Vince Alongi / Flickr Hope is a belief in a...
Vince Alongi / Flickr

Y’all, we made it through another year of this “presidency.”  And a trump year is approximately 5,783 regular years, so that is really saying something.  Yes, there were heartbreaks, disappointments, and new lows.  But there were also victories and reasons to celebrate.  And there were many more of those than most people would have predicted a year ago.

So as we move into 2019, let’s take some time to remember the amazing victories of 2018 and appreciate the strength of our movement as we move forward.

Long live the Resistance!

1. The Blue Wave

This year showed, once again, that we are the majority and we are motivated and organized

Doug Jones sworn in on Wednesday, shrinking GOP Senate majority

Democrat Doug Jones was sworn in today as Alabama’s newest U.S. senator, reducing the Republican advantage to 51-49 and giving his party more room to impede President Trump’s 2018 legislative agenda.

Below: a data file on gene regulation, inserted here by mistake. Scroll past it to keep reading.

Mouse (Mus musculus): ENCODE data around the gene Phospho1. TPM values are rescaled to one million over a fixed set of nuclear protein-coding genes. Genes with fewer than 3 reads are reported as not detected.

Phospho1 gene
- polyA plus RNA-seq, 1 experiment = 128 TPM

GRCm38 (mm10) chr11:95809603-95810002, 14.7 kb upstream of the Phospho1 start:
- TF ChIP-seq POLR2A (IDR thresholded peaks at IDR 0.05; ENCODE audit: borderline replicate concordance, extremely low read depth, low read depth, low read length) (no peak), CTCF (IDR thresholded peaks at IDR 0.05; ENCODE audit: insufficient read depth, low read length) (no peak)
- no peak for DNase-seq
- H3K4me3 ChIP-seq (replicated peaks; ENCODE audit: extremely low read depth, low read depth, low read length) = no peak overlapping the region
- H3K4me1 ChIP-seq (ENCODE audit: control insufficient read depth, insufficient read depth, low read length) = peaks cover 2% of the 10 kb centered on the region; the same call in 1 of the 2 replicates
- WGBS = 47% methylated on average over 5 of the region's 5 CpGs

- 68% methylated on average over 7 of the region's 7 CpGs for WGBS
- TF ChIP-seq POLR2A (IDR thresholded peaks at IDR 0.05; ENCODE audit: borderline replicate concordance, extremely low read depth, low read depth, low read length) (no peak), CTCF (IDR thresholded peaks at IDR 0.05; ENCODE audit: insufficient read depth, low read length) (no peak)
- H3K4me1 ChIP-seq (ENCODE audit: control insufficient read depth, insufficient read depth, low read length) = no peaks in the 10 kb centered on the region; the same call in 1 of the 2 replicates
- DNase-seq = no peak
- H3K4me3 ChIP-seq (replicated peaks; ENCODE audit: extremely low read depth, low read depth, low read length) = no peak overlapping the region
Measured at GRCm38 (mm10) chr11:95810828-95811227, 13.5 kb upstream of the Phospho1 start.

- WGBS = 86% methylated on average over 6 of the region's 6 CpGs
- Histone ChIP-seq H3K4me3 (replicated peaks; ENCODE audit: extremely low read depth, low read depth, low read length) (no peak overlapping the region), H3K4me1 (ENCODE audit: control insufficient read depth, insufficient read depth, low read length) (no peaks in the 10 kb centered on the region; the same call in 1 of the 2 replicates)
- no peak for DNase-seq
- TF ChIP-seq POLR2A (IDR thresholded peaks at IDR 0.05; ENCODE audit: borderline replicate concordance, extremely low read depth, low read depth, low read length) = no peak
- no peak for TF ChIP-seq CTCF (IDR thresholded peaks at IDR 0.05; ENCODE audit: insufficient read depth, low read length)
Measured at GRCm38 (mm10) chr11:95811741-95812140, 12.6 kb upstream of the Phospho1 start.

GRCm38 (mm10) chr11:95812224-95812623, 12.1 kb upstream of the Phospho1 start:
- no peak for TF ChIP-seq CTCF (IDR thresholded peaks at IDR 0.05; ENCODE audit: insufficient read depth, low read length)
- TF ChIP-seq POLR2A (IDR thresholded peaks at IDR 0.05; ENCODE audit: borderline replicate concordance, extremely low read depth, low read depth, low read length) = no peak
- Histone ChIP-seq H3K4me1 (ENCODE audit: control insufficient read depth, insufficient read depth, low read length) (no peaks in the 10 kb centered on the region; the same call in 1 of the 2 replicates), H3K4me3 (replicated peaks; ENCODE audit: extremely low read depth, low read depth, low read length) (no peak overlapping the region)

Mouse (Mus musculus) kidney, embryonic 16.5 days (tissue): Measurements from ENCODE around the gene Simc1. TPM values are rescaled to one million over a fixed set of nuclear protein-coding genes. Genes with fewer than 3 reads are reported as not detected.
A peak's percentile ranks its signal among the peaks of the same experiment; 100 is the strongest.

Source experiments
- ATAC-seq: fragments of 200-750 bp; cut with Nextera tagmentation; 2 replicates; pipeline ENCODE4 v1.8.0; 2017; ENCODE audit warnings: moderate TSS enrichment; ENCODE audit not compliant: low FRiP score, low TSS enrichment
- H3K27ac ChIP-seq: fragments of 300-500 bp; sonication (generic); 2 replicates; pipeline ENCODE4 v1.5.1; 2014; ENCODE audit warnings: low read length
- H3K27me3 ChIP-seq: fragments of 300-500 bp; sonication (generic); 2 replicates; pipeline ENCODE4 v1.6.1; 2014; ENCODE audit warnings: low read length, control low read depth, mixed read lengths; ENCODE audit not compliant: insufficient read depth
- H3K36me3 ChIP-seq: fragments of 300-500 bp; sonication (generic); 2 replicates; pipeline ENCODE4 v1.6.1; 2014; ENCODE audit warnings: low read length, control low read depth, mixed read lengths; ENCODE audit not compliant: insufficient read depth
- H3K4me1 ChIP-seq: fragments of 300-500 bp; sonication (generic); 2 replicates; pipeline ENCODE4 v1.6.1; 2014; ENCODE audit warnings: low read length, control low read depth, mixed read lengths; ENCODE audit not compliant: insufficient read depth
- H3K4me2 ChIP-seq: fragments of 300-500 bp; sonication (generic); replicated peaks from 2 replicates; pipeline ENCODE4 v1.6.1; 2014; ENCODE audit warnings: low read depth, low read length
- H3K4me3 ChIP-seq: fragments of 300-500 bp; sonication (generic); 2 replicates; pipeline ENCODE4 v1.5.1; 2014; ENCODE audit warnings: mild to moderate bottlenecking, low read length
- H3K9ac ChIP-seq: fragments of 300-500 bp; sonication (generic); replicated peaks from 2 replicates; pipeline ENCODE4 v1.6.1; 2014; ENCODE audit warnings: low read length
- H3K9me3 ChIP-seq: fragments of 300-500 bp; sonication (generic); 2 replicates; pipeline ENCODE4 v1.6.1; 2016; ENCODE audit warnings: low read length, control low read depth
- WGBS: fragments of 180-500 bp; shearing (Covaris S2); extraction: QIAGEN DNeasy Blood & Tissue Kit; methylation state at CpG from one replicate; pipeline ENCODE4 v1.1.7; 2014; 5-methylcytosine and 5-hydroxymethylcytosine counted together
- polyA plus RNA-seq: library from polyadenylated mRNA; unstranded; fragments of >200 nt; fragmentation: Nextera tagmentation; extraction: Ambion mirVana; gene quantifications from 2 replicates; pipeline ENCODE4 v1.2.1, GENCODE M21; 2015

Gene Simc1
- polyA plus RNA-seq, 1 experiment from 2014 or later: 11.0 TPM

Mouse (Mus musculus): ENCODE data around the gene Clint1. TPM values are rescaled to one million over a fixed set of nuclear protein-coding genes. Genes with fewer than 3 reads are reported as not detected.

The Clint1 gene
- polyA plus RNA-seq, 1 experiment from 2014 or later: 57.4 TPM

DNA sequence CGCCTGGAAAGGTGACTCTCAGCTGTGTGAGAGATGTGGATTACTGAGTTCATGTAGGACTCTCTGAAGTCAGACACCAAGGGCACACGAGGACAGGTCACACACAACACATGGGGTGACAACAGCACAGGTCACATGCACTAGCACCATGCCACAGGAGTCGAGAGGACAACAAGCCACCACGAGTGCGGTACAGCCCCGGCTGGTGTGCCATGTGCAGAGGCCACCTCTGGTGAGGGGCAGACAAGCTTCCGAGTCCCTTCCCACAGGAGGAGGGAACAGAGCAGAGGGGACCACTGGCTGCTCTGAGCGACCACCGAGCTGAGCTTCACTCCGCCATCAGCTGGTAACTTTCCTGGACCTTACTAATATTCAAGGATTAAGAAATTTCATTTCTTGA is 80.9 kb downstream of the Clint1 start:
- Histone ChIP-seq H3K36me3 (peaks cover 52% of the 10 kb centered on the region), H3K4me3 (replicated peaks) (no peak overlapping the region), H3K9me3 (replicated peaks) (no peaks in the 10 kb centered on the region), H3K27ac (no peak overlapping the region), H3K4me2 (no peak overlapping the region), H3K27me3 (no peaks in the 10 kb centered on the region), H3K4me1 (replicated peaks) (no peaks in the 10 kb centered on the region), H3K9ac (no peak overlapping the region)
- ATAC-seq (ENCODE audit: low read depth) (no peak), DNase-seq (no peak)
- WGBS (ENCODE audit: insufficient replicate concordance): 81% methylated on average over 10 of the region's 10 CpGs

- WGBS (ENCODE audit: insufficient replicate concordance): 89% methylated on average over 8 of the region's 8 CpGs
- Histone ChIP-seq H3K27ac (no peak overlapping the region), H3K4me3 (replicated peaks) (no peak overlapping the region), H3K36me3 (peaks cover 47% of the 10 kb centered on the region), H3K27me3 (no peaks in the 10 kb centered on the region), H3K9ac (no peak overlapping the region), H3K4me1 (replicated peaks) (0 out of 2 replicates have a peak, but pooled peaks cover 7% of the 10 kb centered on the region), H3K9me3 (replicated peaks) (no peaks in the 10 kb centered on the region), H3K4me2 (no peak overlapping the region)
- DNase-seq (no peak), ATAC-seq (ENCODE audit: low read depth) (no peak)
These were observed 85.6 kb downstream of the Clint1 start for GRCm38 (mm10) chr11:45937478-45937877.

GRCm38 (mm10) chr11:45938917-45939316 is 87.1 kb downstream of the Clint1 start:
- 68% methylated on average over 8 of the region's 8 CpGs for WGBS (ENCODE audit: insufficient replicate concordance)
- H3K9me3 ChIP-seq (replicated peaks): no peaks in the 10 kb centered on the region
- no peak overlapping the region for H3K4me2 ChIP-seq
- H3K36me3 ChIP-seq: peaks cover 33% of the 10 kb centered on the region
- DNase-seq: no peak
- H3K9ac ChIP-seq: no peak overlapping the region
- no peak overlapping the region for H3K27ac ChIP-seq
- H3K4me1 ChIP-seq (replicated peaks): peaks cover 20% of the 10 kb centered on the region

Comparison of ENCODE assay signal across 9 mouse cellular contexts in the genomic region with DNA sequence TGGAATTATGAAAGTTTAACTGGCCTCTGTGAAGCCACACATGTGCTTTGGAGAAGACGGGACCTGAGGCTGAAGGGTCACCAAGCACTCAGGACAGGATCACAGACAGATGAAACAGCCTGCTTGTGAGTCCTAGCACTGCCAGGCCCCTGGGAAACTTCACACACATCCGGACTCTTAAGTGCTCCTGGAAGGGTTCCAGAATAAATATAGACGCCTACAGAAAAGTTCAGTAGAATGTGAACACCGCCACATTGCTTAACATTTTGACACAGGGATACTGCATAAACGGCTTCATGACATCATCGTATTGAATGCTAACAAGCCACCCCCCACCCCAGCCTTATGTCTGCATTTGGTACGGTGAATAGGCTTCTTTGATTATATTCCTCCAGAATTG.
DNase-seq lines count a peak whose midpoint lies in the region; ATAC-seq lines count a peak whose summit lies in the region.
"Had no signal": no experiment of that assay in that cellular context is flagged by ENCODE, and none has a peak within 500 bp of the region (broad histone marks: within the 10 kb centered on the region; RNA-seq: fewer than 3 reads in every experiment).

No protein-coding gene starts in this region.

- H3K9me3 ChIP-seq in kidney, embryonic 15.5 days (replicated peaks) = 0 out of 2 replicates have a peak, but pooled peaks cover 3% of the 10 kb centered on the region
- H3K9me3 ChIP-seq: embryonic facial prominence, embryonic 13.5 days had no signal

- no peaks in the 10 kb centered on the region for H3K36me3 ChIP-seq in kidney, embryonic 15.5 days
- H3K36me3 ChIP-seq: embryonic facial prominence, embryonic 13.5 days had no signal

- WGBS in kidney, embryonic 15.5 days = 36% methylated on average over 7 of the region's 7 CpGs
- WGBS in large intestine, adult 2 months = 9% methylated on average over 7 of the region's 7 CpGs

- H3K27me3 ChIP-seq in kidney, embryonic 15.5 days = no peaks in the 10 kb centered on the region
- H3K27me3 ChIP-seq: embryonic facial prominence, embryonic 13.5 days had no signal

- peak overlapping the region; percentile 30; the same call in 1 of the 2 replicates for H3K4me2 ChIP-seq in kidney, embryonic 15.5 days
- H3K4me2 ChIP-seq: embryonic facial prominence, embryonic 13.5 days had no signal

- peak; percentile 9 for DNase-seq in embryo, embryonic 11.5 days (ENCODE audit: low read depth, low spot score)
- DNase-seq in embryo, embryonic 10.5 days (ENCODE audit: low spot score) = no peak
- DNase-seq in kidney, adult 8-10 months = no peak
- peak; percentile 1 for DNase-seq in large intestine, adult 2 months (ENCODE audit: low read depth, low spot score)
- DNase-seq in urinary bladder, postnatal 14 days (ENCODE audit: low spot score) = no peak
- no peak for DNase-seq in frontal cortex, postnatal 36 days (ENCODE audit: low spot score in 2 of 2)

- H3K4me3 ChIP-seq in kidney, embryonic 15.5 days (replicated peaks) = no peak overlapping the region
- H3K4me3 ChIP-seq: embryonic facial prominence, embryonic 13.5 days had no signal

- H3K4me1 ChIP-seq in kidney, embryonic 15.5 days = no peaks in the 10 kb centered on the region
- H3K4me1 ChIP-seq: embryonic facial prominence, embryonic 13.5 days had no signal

Jones is already playing an outsized role in Senate politics. His presence allows Democrats to block any Trump nominee, or any budget bill, by winning over just two Republicans. (If one Republican defects, Vice President Pence can break a tie.) Senator Republican aides privately conceded that Jones’s vote will make it nearly impossible to take another run at repealing the Affordable Care Act and may quiet talk of a major entitlement reform push this year.

Democrat wins special election in Trump heartland Missouri

Democrats won a Missouri special election on Tuesday for a state house seat in a district that President Donald Trump won in a landslide victory during the presidential election.

Since Trump’s inauguration, Democrats have flipped 35 contested seats, the Democratic Legislative Campaign Committee said in a statement

Conor Lamb won!!!

One reason that the results are especially scary for Republicans — Democrat Conor Lamb is the apparent winner1 in a district that President Trump won by 20 percentage points — is because it came on reasonably high turnout, the sort of turnout one might expect in this year’s midterms.